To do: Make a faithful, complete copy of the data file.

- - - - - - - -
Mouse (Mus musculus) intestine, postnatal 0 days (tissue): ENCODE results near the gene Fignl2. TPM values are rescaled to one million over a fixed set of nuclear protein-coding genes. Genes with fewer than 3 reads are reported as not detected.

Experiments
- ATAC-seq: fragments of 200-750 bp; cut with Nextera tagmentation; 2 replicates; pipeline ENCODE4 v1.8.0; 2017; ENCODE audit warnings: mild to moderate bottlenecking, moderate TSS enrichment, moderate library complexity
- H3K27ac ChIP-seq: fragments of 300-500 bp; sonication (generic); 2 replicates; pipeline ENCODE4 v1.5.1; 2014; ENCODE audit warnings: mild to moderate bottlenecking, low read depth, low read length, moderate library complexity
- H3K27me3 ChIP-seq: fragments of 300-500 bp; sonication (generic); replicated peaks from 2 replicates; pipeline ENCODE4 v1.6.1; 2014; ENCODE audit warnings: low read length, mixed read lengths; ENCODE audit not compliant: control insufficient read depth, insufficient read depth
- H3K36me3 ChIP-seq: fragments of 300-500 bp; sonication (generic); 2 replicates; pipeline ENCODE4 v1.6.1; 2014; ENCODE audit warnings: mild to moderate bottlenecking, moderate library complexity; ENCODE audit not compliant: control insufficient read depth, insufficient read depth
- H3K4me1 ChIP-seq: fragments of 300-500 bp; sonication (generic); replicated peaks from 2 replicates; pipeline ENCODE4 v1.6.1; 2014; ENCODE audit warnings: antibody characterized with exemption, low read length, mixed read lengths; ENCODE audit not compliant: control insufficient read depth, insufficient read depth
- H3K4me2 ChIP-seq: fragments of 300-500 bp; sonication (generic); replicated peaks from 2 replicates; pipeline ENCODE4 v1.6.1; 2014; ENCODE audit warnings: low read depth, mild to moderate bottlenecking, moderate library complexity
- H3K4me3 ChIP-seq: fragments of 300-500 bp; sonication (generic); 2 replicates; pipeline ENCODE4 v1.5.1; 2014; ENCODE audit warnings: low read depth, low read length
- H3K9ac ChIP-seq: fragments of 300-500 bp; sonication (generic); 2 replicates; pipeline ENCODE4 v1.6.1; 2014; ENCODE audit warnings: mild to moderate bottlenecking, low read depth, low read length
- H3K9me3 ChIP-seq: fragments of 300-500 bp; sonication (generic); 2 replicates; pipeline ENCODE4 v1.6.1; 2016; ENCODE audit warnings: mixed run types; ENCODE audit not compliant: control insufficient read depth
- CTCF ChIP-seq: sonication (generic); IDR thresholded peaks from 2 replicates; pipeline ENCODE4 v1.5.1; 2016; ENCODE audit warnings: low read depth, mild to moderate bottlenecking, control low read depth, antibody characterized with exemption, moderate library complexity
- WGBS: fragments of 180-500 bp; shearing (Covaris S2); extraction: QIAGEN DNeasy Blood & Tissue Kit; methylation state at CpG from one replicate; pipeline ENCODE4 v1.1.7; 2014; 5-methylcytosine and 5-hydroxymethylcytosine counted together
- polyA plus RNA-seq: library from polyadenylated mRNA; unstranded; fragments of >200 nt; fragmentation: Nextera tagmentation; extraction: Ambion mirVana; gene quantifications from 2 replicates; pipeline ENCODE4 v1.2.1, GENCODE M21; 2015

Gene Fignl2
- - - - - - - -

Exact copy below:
Mouse (Mus musculus) intestine, postnatal 0 days (tissue): ENCODE results near the gene Fignl2. TPM values are rescaled to one million over a fixed set of nuclear protein-coding genes. Genes with fewer than 3 reads are reported as not detected.

Experiments
- ATAC-seq: fragments of 200-750 bp; cut with Nextera tagmentation; 2 replicates; pipeline ENCODE4 v1.8.0; 2017; ENCODE audit warnings: mild to moderate bottlenecking, moderate TSS enrichment, moderate library complexity
- H3K27ac ChIP-seq: fragments of 300-500 bp; sonication (generic); 2 replicates; pipeline ENCODE4 v1.5.1; 2014; ENCODE audit warnings: mild to moderate bottlenecking, low read depth, low read length, moderate library complexity
- H3K27me3 ChIP-seq: fragments of 300-500 bp; sonication (generic); replicated peaks from 2 replicates; pipeline ENCODE4 v1.6.1; 2014; ENCODE audit warnings: low read length, mixed read lengths; ENCODE audit not compliant: control insufficient read depth, insufficient read depth
- H3K36me3 ChIP-seq: fragments of 300-500 bp; sonication (generic); 2 replicates; pipeline ENCODE4 v1.6.1; 2014; ENCODE audit warnings: mild to moderate bottlenecking, moderate library complexity; ENCODE audit not compliant: control insufficient read depth, insufficient read depth
- H3K4me1 ChIP-seq: fragments of 300-500 bp; sonication (generic); replicated peaks from 2 replicates; pipeline ENCODE4 v1.6.1; 2014; ENCODE audit warnings: antibody characterized with exemption, low read length, mixed read lengths; ENCODE audit not compliant: control insufficient read depth, insufficient read depth
- H3K4me2 ChIP-seq: fragments of 300-500 bp; sonication (generic); replicated peaks from 2 replicates; pipeline ENCODE4 v1.6.1; 2014; ENCODE audit warnings: low read depth, mild to moderate bottlenecking, moderate library complexity
- H3K4me3 ChIP-seq: fragments of 300-500 bp; sonication (generic); 2 replicates; pipeline ENCODE4 v1.5.1; 2014; ENCODE audit warnings: low read depth, low read length
- H3K9ac ChIP-seq: fragments of 300-500 bp; sonication (generic); 2 replicates; pipeline ENCODE4 v1.6.1; 2014; ENCODE audit warnings: mild to moderate bottlenecking, low read depth, low read length
- H3K9me3 ChIP-seq: fragments of 300-500 bp; sonication (generic); 2 replicates; pipeline ENCODE4 v1.6.1; 2016; ENCODE audit warnings: mixed run types; ENCODE audit not compliant: control insufficient read depth
- CTCF ChIP-seq: sonication (generic); IDR thresholded peaks from 2 replicates; pipeline ENCODE4 v1.5.1; 2016; ENCODE audit warnings: low read depth, mild to moderate bottlenecking, control low read depth, antibody characterized with exemption, moderate library complexity
- WGBS: fragments of 180-500 bp; shearing (Covaris S2); extraction: QIAGEN DNeasy Blood & Tissue Kit; methylation state at CpG from one replicate; pipeline ENCODE4 v1.1.7; 2014; 5-methylcytosine and 5-hydroxymethylcytosine counted together
- polyA plus RNA-seq: library from polyadenylated mRNA; unstranded; fragments of >200 nt; fragmentation: Nextera tagmentation; extraction: Ambion mirVana; gene quantifications from 2 replicates; pipeline ENCODE4 v1.2.1, GENCODE M21; 2015

Gene Fignl2